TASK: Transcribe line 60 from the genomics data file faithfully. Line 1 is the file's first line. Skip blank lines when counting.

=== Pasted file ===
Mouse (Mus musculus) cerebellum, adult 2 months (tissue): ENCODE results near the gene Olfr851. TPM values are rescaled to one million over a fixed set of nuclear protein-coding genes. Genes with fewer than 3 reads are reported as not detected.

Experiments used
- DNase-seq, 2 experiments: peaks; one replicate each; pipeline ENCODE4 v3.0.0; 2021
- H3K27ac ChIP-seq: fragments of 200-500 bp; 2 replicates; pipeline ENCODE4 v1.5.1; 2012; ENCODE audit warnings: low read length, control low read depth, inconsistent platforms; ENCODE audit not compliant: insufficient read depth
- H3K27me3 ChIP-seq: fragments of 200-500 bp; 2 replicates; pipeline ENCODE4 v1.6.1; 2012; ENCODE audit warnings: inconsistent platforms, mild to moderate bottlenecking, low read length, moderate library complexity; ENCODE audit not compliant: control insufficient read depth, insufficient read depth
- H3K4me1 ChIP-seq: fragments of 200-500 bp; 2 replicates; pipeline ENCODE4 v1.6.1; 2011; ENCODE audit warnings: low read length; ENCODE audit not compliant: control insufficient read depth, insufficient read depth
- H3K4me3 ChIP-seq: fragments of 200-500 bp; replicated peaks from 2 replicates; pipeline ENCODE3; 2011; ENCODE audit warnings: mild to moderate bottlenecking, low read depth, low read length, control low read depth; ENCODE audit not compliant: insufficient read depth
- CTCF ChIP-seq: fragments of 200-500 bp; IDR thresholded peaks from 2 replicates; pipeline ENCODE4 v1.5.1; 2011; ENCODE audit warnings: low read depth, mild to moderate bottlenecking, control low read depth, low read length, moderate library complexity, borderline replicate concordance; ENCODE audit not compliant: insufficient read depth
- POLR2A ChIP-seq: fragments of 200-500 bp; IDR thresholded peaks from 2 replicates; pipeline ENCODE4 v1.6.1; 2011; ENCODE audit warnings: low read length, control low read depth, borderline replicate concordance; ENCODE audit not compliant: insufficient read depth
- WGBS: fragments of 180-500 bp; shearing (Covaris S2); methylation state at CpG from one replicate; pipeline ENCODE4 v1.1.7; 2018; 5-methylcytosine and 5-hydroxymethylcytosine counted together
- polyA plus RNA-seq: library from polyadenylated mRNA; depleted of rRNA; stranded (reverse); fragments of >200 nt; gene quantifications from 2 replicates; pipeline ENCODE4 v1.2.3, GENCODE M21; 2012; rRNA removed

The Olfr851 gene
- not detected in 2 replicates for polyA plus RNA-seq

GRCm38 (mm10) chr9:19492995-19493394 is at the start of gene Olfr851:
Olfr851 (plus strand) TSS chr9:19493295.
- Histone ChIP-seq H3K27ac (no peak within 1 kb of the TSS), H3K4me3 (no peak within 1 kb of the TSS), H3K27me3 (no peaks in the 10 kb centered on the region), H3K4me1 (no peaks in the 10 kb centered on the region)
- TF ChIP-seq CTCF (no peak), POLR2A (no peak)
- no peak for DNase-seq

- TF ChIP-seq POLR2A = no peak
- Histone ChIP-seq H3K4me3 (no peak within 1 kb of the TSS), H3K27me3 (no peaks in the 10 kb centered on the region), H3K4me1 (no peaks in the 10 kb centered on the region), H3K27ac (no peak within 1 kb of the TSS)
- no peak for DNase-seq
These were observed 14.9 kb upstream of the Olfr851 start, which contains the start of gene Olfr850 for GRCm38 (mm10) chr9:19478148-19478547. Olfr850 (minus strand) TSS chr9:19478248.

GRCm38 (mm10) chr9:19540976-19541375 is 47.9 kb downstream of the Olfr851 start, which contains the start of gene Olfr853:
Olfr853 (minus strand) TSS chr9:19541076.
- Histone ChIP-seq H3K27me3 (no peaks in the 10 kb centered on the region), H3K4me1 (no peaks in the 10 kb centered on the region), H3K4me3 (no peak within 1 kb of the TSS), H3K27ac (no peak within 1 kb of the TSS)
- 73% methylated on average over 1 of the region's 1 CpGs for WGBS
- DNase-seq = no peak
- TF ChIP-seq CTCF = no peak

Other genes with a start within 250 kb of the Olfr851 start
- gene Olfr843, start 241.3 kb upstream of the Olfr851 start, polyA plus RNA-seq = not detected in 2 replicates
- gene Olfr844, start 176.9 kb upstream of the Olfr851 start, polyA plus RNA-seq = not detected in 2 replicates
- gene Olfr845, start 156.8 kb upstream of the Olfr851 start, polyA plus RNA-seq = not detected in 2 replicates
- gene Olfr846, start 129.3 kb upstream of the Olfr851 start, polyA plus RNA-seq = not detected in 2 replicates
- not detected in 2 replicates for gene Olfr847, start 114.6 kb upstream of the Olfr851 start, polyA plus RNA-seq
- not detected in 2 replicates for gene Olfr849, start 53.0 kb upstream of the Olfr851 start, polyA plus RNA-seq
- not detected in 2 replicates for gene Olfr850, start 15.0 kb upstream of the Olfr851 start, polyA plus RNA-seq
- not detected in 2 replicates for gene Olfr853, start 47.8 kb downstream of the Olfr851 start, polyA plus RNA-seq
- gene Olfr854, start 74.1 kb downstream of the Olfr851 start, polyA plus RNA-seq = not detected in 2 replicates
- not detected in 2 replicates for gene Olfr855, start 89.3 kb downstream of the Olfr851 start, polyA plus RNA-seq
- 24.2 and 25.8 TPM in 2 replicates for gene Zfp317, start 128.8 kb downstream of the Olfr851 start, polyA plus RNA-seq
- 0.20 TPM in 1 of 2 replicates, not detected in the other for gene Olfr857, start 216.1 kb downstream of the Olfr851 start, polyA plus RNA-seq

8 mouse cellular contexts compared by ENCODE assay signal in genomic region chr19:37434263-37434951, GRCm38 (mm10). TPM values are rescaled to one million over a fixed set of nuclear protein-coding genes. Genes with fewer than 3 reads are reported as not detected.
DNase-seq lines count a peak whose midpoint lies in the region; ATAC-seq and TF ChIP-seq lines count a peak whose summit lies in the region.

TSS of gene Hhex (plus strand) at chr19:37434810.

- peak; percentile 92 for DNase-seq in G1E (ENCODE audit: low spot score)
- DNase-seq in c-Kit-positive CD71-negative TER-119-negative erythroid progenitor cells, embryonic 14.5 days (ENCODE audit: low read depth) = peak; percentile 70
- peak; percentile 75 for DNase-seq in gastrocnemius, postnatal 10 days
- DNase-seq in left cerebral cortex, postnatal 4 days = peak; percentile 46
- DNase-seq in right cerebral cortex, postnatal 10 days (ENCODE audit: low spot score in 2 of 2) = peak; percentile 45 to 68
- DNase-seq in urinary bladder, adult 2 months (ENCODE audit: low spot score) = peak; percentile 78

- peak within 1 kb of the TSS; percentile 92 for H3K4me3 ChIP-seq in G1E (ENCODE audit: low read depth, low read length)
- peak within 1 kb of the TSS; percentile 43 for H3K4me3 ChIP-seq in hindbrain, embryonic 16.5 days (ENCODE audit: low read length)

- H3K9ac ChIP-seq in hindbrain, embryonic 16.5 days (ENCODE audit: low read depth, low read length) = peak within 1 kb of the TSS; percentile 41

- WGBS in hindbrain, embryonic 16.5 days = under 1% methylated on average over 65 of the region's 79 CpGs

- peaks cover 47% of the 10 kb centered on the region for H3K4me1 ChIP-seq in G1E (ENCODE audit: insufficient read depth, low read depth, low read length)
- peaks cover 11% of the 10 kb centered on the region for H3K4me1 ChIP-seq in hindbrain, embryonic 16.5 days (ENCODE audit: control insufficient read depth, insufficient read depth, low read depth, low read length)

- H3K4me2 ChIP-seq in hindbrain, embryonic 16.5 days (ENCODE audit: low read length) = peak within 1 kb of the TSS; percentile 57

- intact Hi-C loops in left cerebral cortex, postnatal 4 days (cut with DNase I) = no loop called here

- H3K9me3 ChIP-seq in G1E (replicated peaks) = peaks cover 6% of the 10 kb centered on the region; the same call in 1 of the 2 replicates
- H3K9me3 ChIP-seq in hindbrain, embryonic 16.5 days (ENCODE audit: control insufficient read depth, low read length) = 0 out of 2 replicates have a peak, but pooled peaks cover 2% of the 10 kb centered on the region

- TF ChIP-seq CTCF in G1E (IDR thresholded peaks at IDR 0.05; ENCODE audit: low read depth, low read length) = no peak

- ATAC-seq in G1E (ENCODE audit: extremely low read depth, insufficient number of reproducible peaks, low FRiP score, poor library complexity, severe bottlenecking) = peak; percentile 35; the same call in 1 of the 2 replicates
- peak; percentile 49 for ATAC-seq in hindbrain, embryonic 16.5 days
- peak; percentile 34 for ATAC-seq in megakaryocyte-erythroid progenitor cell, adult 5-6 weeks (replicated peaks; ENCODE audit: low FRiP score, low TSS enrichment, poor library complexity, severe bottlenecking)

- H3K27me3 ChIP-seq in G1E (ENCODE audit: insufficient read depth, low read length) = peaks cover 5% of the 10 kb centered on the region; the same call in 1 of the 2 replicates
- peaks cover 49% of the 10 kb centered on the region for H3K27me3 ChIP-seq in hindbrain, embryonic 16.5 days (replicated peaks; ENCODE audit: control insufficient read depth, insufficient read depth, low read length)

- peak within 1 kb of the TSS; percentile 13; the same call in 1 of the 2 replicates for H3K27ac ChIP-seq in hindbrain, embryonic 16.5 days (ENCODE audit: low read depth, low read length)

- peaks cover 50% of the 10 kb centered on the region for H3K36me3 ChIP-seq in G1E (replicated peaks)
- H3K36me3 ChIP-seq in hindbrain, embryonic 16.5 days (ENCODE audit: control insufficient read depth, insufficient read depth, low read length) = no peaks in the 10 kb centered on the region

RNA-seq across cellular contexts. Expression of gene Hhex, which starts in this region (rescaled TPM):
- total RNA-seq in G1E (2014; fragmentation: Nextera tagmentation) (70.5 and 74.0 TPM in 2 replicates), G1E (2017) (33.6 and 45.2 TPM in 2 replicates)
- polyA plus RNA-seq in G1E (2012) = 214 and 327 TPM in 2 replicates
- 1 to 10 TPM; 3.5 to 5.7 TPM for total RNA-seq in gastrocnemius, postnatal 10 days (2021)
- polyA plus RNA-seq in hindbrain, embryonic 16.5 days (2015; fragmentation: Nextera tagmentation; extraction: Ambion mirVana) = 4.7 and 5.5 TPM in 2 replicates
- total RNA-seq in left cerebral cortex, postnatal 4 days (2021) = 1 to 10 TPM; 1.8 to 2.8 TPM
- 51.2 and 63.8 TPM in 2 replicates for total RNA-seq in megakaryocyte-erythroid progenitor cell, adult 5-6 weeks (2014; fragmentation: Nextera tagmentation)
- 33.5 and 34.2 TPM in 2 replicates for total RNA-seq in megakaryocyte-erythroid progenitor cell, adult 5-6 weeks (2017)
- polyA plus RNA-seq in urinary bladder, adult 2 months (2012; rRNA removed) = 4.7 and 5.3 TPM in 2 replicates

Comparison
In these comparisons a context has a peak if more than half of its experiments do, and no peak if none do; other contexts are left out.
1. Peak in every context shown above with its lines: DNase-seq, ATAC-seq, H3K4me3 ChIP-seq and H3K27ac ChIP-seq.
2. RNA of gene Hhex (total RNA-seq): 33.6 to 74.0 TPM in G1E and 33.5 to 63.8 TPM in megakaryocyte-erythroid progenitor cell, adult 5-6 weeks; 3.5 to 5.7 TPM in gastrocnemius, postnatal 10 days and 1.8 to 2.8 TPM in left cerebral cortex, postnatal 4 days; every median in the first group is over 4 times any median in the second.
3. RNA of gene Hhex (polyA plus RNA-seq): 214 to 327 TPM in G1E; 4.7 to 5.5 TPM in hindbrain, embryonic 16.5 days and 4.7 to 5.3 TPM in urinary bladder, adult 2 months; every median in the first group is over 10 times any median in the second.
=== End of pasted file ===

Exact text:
- H3K9me3 ChIP-seq in hindbrain, embryonic 16.5 days (ENCODE audit: control insufficient read depth, low read length) = 0 out of 2 replicates have a peak, but pooled peaks cover 2% of the 10 kb centered on the region